Union of Horod%C5%82o
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Union of Horod%C5%82o
Poland and Lithuania 1386-1434
Mound of the Horod?o Union; the monument was built in 1861 in Horod?o to celebrate the 448th anniversary of the union.

The Union of Horod?o or Pact of Horod?o was a set of three acts signed in the town of Horod?o on 2 October 1413. The first act was signed by W?adys?aw II Jagieo, King of Poland, and Vytautas, Grand Duke of Lithuania. The second and third acts were composed by the Polish nobility (szlachta) and Lithuanian boyars, respectively.[1] The union amended the earlier Polish-Lithuanian unions of Krewo and Vilnius-Radom. Politically, Lithuania received more autonomy as, after the death of Vytautas, the Lithuanian nobles could choose another Grand Duke instead of passing the title to W?adys?aw II Jagieo or his heir. However, culturally, Lithuania and Poland grew closer. Lithuania adopted Polish institutions of castellans and voivodes. Catholic Lithuanian nobles and church officials were granted equal rights with the Polish nobles and clergy. Forty-seven selected Lithuanian nobles were adopted by Polish families and granted Polish coats of arm. Thus the union signified the beginnings of the Polonization of Lithuanian culture and the rise of the Lithuanian nobility. It was one of the major steps towards the modernization and Europeanization of Lithuania.[2]

Historical background

Poland and Lithuania had been joined in a personal union since the Union of Krewo of 1385. Both countries were ruled by W?adys?aw II Jagieo. However, after the Lithuanian Civil War (1389-1392) and the Ostrów Agreement, Vytautas gained the supreme power in Lithuania.[3] The legal basis for Polish-Lithuanian relations was revisited by the Union of Vilnius and Radom of 1401, which reiterated de facto Lithuanian independence and de jure Polish supremacy. Vytautas was to be known by the title of Grand Duke (magnus dux) and enjoyed vast power in Lithuania, while technically he was subordinate to W?adys?aw II Jagieo, 'Supreme Duke' (supremus dux) and King of Poland.[2] The union was signed after Vytautas' army was soundly defeated in the Battle of the Vorskla River and weakened Lithuania was looking for Polish support.[3] Taking advantage of the Lithuanian defeat, the Principality of Smolensk, Veliky Novgorod, and Pskov rebelled against Lithuanian rule, drawing Vytautas into a war with the Grand Duchy of Moscow.[4] However, within a few years peace was re-established in the east.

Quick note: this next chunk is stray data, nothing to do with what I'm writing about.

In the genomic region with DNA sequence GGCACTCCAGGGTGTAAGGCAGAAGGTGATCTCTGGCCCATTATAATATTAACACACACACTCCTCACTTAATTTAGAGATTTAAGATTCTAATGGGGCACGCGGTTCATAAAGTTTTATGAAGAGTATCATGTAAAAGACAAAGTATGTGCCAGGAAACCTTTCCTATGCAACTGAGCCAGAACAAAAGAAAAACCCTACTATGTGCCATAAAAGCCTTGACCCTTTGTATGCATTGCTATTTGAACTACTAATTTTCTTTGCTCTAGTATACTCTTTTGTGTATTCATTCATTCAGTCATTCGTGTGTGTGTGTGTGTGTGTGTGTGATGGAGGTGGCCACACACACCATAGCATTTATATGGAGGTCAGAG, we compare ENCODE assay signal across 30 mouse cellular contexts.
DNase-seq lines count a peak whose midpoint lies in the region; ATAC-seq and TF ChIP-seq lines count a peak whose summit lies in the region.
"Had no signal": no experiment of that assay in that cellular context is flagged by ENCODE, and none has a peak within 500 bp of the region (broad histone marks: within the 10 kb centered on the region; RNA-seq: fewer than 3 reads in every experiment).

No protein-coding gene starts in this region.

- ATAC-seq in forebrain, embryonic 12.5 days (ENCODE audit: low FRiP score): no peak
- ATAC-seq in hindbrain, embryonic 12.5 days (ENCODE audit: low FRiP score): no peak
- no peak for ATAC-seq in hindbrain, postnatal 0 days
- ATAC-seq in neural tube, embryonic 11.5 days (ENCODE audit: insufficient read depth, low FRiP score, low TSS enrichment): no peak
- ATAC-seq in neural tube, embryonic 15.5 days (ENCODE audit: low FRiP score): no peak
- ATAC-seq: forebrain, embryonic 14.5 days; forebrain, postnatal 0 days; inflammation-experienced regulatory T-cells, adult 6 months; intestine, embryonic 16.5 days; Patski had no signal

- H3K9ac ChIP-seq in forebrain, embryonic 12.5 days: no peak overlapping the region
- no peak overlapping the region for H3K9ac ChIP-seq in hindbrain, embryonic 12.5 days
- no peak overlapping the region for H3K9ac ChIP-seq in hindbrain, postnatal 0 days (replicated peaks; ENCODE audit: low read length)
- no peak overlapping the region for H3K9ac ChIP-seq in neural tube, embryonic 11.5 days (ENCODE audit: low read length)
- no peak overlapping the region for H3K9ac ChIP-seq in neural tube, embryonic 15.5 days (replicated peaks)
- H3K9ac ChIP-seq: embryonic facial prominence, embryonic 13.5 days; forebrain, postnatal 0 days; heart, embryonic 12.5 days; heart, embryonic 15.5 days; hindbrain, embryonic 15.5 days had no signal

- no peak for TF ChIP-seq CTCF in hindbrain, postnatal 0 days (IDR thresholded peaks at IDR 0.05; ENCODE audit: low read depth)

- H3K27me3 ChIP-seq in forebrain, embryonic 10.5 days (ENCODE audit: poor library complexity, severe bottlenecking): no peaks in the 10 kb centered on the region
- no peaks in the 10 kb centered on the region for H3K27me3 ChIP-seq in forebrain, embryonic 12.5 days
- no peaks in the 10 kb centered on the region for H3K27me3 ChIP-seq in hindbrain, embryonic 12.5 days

In 1409, the second Samogitian uprising against the Teutonic Knights escalated into the Polish-Lithuanian-Teutonic War. Joint Polish-Lithuanian forces defeated the Knights in the decisive Battle of Grunwald in 1410. However, the war did not resolve all the disputes and by 1413 Poland-Lithuania was preparing for another war with the Knights (see Hunger War).[2][5] These developments encouraged Poland and Lithuania to review their relationship.

Provisions

The treaty repeated the indissoluble character of the Polish-Lithuanian union while carefully balancing Polish and Lithuanian interests. The Lithuanians gained more autonomy as they received the right to elect a new Grand Duke after the death of Vytautas.[2] The earlier Union of Vilnius and Radom stipulated that Lithuania would pass to W?adys?aw II Jagieo or his heir. However, the Lithuanian nobles promised to consult the Polish nobles when choosing a successor to Vytautas. The reverse was also true: the Polish nobles promised to consult with the Lithuanians when electing the next Polish King.[1] The pact contained one of the first mentions of the Seimas of the Grand Duchy of Lithuania. The Polish and Lithuanian nobles agreed to hold a joint general sejm to discuss all major matters, but such a sejm did not take place until 1564.[1] Nevertheless, it was a recognition of the political powers of the Lithuanian nobles.[2]

The Lithuanian nobles and clergy were granted equal rights with the Polish nobility and clergy.[6] However, this extended only to Catholics; many Ruthenian nobles, who were Eastern Orthodox, were excluded.[7] Selected Lithuanian nobles, 47 in total, were adopted into Polish heraldic families and granted Polish coats of arm. This symbolic gesture signified their desire to adopt Western customs and integrate into Western society.[2] Equal rights encouraged cooperation and kinship between Polish and Lithuanian nobles. The influence of Polish culture continued to increase, culminating in the Union of Lublin of 1569.[1]

Another significant resolution was the adoption of Polish administrative divisions and offices like voivode and castellan by Lithuania. The union created the Voivodeship of Trakai and Vilnius, governed by two Lithuanian nobles.[2] Former Slavic principalities and duchies largely preserved their old political, social, and administrative features for another century. Kiev Voivodeship was established in 1471, and another five voivodeships were established between 1504 and 1514.[8] This administrative change signified the modernization of the Grand Duchy and a decline of traditional dynastic politics. Previously major regions of the Grand Duchy were ruled by members of the ruling dynasty (siblings, children, cousins, etc. of the Grand Duke). Such principalities remained semi-independent and their rulers could become powerful rivals of the Grand Duke with their own claims to the throne.[8] The new voivodeships were governed by trustworthy nobles, unrelated to the royal clan, who could be easily replaced. Soon the nobility replaced members of the ruling dynasty as the driving force behind Lithuanian politics.

Adopted Polish coat of arms

Arms Clan Polish representative Lithuanian representative
Herb Abdank.svg Abdank Piotr of Widawa (Judge of Sieradz),
Jakub of Rogo?no
Jonas Go?tautas (Jan Gaszto?d)